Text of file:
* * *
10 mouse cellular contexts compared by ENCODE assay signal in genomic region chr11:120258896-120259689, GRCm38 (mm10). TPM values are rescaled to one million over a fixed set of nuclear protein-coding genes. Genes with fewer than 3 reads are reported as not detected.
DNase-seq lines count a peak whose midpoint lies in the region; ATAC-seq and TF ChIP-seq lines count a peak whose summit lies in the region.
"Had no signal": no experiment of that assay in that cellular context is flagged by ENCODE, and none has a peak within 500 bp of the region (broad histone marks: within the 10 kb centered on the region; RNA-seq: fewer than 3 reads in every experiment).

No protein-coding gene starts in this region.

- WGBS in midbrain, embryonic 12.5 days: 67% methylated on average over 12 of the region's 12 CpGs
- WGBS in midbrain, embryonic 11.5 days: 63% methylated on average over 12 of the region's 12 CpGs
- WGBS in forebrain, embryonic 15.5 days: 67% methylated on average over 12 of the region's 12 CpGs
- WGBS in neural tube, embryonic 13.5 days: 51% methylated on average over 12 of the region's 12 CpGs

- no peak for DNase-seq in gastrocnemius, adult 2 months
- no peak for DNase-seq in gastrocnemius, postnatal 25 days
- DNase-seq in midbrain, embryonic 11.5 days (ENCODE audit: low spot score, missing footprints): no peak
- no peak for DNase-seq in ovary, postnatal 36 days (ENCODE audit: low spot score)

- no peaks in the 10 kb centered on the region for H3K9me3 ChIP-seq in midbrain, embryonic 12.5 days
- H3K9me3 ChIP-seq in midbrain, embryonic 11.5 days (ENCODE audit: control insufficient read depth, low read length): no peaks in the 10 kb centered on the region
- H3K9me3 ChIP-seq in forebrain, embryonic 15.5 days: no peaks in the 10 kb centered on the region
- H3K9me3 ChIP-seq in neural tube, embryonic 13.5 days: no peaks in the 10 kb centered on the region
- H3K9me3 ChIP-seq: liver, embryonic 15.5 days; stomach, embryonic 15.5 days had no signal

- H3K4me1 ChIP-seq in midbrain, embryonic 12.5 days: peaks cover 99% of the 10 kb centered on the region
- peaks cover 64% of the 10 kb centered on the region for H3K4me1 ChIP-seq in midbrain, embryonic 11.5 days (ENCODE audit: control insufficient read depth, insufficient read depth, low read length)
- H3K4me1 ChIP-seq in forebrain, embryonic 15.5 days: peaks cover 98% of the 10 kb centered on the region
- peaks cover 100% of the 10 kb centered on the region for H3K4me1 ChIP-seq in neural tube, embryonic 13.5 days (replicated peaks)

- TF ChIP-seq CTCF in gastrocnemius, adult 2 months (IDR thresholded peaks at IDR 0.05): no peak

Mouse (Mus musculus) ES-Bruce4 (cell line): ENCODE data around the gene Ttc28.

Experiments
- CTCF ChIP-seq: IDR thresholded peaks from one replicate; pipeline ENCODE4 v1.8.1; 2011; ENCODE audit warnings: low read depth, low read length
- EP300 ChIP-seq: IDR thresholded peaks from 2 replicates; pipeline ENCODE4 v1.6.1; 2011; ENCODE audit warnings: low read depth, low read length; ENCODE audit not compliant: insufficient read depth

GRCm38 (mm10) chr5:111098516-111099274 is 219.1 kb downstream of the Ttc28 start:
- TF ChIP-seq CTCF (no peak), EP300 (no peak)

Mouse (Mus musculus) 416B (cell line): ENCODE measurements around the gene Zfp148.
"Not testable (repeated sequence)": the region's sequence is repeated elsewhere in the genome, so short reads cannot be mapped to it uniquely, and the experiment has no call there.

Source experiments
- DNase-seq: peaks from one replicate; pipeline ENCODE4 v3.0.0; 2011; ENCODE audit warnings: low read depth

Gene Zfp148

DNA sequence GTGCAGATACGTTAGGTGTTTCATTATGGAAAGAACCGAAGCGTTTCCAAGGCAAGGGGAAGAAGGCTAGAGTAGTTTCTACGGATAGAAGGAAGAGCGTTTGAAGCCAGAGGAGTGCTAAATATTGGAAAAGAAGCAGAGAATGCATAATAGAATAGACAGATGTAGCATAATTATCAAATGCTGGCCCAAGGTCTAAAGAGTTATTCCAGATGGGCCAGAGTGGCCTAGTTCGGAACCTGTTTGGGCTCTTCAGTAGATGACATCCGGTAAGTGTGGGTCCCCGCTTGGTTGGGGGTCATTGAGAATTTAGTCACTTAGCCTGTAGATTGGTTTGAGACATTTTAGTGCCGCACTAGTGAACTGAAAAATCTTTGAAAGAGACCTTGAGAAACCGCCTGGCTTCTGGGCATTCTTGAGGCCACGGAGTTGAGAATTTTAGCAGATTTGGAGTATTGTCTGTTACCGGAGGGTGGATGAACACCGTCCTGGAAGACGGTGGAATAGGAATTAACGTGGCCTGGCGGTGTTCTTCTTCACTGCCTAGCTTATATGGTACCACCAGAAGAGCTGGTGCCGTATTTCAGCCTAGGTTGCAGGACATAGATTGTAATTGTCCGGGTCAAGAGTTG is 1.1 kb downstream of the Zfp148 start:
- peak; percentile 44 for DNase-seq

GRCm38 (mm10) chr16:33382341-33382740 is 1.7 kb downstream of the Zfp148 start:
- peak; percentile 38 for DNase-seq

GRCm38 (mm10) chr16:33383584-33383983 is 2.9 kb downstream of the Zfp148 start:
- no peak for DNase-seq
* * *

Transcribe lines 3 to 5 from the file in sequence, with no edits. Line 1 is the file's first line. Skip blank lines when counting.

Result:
"Had no signal": no experiment of that assay in that cellular context is flagged by ENCODE, and none has a peak within 500 bp of the region (broad histone marks: within the 10 kb centered on the region; RNA-seq: fewer than 3 reads in every experiment).

No protein-coding gene starts in this region.

- WGBS in midbrain, embryonic 12.5 days: 67% methylated on average over 12 of the region's 12 CpGs